"cluster_uuid" : "6R9SlXxNSUGe6aclcJa9VQ",
  "version" : {
    "number" : "6.8.12",
    "build_flavor" : "oss",
    "build_type" : "deb",
    "build_hash" : "7a15d2a",
    "build_date" : "2020-08-12T07:27:20.804867Z",
    "build_snapshot" : false,
    "lucene_version" : "7.7.3",
    "minimum_wire_compatibility_version" : "5.6.0",
    "minimum_index_compatibility_version" : "5.0.0"
  },
  "tagline" : "You Know, for Search"
}

Install MongoDB Server

Graylog uses MongoDB as a database. So you need to install the MongoDB database on your server. You can install it with the following command:

apt-get install mongodb-server -y

Once MongoDB has been installed, start the MongoDB service and allow it to restart at system startup with the following command:

systemctl start mongodb
systemctl enable mongodb

When you are done, you can move on to the next step.

Install and configure Graylog

By default, the Graylog package is not available in the standard Ubuntu repository. So you need to install the Graylog archive on your server.Advertisement

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You can download the Graylog database package with the following command:

wget https://packages.graylog2.org/repo/packages/graylog-3.3-repository_latest.deb

When the download is complete, install the downloaded package with the following command:

dpkg -i graylog-3.3-repository_latest.deb

Then update the repository and install the Graylog server with the following command:

apt-get update -y
apt-get install graylog-server -y

After installing the Graylog server, you must create a secret to secure the user passwords. You can create it with the following command:

pwgen -N 1 -s 96

You should see the following output:

Wv4VQWCAA9sRbL7pxPeY7tb9lSo50esEWgNXxXHypx0Og3CezMmQLdF2QzQdRSIXmNXKINjRvZpPTrvZv4k4NlJrFYTfOc3c

Next, you must also create a secure password for the Graylog Administrator user. You need this password to log in to Graylog’s web interface. You can create it with the following command:

echo -n password | sha256sum

You should see the following output:

5e884898da28047151d0e56f8dc6292773603d0d6aabbdd62a11ef721d1542d8  -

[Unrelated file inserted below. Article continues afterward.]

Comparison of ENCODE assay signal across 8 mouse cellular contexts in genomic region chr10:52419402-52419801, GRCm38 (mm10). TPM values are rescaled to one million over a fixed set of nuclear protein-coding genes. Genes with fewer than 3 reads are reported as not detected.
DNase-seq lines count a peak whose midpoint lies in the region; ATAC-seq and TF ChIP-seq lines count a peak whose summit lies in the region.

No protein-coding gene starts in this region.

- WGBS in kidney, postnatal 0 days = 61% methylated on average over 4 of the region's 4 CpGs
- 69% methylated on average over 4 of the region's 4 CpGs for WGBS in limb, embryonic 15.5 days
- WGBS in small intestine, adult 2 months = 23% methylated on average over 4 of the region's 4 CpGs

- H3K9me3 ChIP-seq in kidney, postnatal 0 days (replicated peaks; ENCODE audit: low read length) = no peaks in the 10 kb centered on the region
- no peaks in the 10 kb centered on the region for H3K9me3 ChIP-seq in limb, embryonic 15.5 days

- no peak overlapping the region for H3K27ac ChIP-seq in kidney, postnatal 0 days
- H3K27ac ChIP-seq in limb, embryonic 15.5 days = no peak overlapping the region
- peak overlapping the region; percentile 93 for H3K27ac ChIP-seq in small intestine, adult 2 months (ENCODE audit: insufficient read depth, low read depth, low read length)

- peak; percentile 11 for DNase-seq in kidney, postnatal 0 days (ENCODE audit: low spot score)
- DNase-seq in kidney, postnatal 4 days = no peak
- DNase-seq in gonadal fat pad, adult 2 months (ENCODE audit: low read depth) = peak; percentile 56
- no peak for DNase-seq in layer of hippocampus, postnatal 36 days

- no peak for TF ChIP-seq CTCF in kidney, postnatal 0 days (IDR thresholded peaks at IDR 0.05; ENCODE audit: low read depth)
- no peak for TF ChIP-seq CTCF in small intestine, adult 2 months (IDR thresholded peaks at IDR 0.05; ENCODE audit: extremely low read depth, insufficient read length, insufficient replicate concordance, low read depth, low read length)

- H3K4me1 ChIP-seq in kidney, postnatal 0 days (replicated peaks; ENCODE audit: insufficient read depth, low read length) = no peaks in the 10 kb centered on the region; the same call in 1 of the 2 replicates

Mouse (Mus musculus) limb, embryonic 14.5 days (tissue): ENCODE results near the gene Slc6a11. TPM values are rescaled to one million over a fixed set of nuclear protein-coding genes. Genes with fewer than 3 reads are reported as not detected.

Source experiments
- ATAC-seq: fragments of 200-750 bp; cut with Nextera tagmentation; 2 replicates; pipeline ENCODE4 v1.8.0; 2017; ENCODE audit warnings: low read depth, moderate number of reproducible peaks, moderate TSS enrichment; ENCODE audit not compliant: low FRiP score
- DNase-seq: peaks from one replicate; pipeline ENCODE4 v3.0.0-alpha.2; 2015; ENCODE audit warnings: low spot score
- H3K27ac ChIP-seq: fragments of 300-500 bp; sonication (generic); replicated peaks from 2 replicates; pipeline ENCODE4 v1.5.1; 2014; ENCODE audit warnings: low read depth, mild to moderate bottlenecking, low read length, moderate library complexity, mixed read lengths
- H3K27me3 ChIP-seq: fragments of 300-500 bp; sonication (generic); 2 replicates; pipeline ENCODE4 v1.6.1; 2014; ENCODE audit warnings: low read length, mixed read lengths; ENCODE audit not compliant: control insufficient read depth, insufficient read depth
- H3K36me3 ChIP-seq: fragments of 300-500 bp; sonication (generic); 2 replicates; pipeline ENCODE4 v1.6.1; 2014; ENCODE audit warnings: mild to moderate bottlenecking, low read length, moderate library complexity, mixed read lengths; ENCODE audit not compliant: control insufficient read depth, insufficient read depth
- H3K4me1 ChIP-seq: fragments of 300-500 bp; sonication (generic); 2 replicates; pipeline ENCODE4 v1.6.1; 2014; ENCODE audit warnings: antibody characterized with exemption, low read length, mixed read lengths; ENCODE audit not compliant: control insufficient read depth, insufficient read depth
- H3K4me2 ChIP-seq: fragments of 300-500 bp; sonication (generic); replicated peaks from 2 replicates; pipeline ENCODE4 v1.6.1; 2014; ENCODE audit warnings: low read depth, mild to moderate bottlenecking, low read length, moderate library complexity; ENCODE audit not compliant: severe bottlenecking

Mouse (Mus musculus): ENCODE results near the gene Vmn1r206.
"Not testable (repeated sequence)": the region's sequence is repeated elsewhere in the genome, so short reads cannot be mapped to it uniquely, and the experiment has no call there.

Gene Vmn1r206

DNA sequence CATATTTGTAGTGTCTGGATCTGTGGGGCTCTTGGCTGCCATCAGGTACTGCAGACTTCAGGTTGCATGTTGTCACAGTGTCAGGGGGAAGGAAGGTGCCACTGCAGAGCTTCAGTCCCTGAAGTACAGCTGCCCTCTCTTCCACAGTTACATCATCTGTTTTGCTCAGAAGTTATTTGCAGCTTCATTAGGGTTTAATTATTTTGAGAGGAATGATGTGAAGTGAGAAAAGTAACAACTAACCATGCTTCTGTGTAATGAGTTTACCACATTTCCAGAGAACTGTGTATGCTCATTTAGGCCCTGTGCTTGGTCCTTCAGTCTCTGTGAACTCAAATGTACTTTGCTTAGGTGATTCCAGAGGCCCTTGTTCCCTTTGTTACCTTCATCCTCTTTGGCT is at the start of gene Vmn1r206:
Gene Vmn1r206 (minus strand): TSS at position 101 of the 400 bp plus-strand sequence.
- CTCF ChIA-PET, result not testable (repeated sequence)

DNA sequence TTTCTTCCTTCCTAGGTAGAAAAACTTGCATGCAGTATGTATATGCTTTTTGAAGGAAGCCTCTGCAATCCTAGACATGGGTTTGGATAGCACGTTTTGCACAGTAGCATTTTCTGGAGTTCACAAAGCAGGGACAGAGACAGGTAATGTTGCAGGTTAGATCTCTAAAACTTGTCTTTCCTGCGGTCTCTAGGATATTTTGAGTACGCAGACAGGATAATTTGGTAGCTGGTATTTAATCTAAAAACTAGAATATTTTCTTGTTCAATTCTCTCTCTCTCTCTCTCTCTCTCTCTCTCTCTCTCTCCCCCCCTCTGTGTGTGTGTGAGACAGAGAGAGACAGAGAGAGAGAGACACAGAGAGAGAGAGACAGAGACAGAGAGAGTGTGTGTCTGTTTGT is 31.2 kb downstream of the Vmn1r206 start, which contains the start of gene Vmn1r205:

Now edit Graylog’s main configuration file and define both passwords:

nano /etc/graylog/server/server.conf

Paste both passwords that you have generated above as below:

password_secret = Wv4VQWCAA9sRbL7pxPeY7tb9lSo50esEWgNXxXHypx0Og3CezMmQLdF2QzQdRSIXmNXKINjRvZpPTrvZv4k4NlJrFYTfOc3c
root_password_sha2 = 5e884898da28047151d0e56f8dc6292773603d0d6aabbdd62a11ef721d1542d8   

Next, you must also define a binding address for your server as shown below:Advertisement

http_bind_address = 127.0.0.1:9000

Save and close the file when you are done, then start the Graylog service and allow it to restart at system startup with the following command:

systemctl daemon-reload
systemctl start graylog-server
systemctl enable graylog-server

You can then verify the status of the Graylog server using the following command:

systemctl status graylog-server

You should see the following output:

? graylog-server.service - Graylog server
     Loaded: loaded (/lib/systemd/system/graylog-server.service; disabled; vendor preset: enabled)
     Active: active (running) since Sat 2020-09-05 08:50:16 UTC; 15min ago
       Docs: http://docs.graylog.org/
   Main PID: 8693 (graylog-server)
      Tasks: 156 (limit: 2353)
     Memory: 865.0M
     CGroup: /system.slice/graylog-server.service
             ??8693 /bin/sh /usr/share/graylog-server/bin/graylog-server
             ??8726 /usr/bin/java -Xms1g -Xmx1g -XX:NewRatio=1 -server -XX:+ResizeTLAB -XX:+UseConcMarkSweepGC -XX:+CMSConcurrentMTEnabled -XX>

Sep 05 08:50:16 ubuntu2004 systemd[1]: Started Graylog server.

You can also verify the Graylog server log with the following command:

tail -f /var/log/graylog-server/server.log

Once the Graylog server has started successfully, you should get the following output: